Nuclear power has never been part of Australia’s energy mix because there are abundant renewable sources, according to Australia’s Minister for Climate Change and Energy.
“I’m not here to tell other countries what to do,” Chris Bowen told CNBC on the sidelines of the G20 energy ministers’ meeting in Goa, India. “Nuclear energy plays a role in the mix of different countries, but in Australia, it never does.”
“Wherever you look, there are issues from our point of view with nuclear power,” he said, explaining the problems that can come from embracing nuclear power.
Aside from being very expensive, it generates large amounts of waste and is an inflexible source of energy, he told CNBC reporter Sri Jegarajah on Saturday.
Moreover, Australia would start from “worse than zero” since it never had a nuclear industry in the first place, he said.
Liddell Power Station, one of the oldest coal-fired power stations in Australia, closed on 28 April 2023, after 52 years in operation.
Ronnie Bintang | Getty Images News | Getty Images
Australia is also on the way to reduce its reliance on coal and increase its reliance on gas instead.
“Gas plays an important role in anchoring the grid because coal-fired power leaves the grid… We have negative rates a lot during the day in Australia, and yet coal-fired power plants are fading,” he said, noting that gas-fired power plants are more flexible and can be turned on and off.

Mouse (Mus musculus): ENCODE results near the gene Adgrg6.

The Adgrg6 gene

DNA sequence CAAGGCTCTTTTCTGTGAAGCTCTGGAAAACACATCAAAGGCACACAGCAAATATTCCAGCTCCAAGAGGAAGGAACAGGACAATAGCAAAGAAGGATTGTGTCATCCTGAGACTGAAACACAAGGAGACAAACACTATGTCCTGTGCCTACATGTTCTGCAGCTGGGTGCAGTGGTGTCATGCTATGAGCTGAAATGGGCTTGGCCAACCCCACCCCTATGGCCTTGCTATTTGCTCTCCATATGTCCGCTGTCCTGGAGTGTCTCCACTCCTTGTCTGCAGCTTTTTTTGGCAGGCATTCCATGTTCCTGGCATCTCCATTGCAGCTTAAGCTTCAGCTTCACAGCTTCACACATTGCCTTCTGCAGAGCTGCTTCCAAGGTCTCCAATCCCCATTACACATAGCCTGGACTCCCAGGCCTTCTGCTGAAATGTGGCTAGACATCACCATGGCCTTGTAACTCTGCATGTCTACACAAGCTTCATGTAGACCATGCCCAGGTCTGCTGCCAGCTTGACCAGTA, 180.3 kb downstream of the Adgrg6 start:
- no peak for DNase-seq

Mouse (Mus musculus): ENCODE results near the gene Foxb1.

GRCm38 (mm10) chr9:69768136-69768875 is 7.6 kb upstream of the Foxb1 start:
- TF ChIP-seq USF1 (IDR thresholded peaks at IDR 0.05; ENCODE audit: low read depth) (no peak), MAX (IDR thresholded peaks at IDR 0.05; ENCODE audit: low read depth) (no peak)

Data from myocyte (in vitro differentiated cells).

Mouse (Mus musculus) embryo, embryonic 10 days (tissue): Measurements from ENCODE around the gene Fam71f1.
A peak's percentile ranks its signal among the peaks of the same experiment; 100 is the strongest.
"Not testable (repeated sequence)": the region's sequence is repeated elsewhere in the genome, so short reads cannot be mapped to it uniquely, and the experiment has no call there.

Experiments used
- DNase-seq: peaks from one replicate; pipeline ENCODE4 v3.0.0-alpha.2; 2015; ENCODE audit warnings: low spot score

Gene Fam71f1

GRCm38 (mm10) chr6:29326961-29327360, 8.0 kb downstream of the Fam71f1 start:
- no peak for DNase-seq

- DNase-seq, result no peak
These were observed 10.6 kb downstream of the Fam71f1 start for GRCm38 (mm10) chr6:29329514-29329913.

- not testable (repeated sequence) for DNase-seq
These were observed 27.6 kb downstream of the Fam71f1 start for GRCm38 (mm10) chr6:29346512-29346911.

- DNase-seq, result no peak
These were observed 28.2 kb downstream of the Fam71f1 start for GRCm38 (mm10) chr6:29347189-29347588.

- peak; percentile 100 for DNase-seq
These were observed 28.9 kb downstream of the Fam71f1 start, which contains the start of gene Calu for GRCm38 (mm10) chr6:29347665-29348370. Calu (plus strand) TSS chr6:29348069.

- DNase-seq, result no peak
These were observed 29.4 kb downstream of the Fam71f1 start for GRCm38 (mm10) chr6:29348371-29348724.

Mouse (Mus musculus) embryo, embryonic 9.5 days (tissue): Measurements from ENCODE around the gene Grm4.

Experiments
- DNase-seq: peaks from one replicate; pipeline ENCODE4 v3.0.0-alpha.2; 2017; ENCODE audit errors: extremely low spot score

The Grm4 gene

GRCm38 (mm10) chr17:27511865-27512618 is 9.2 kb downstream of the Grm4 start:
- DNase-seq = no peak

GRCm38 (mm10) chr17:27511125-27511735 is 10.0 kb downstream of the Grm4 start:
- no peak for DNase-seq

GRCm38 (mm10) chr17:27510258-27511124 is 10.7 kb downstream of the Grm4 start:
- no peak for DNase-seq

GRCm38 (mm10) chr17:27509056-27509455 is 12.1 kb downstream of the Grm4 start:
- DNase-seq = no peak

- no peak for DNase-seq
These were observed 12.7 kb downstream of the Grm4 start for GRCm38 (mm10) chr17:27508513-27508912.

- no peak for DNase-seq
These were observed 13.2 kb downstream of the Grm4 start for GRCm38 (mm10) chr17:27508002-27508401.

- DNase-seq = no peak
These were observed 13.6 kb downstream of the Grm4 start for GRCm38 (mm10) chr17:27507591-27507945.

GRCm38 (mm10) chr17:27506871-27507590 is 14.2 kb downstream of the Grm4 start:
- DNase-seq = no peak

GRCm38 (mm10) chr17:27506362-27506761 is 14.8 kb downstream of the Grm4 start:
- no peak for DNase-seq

The country shut down one of its oldest coal plants in April, and will decommission another in 2025.
“They’re not going to be replaced by coal-fired power, that’s not going to happen,” Bowen said. “This is not economical, not in the future and emissions are bad.”
Renewable energy is the way to go
To keep the lights on, the Australian minister said Australia would have to “double” its investment in renewable energy, storage and transport.
“We have a lot of renewable energy sources… Vladimir Putin can’t turn off the sun or the wind, [but] Bowen said, referring to the Russian president who cut off gas supplies to Europe in retaliation for Western sanctions imposed as a result of the unjustified war in Ukraine.
“For those countries that are blessed with abundant renewables, harnessing that renewable energy, increasing its share of our energy mix, and then exporting as much as possible at the right time is also vital to national security.”
Australia’s renewable energy sector has made steady improvements in the past few years.
Renewables accounted for 35.9% of the country’s total electricity generation in 2022, more than double from 2017’s 16.9%, according to a report by the country’s Clean Energy Council.
The larger push towards renewables has reduced the demand for coal. The report said that the share of coal generation declined from 59.1 percent in 2021 to 54.6 percent in 2022, but gas production increased by 1.2 percent in 2022 compared to the previous year.
Wind turbines seen on the hills around Lake George, near the Australian capital Canberra on May 30, 2023.
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Bowen said Australia needs more investment in order to reach its net zero targets, and this can be done if sector by sector is looked at.
“Sector-by-sector plans are important for Australia because every sector is very different,” he said. “We need a … government view of how decarbonization is likely to occur, so we know where to focus our investment.”
He said there was limited what the government could do, and investment from Australian companies was badly needed.
“I have been amazed at the level of support and engagement from Australian companies – large and small, and from international investors.”
Asked what Australia aims to bring to the negotiating table at the COP28 climate summit in Dubai in November, Bowen said “this COP should be a step forward in the world’s ambitions.”
“We have a lot of work to do. We will be at the negotiating table with countries of goodwill to try to get the best possible outcome,” he added.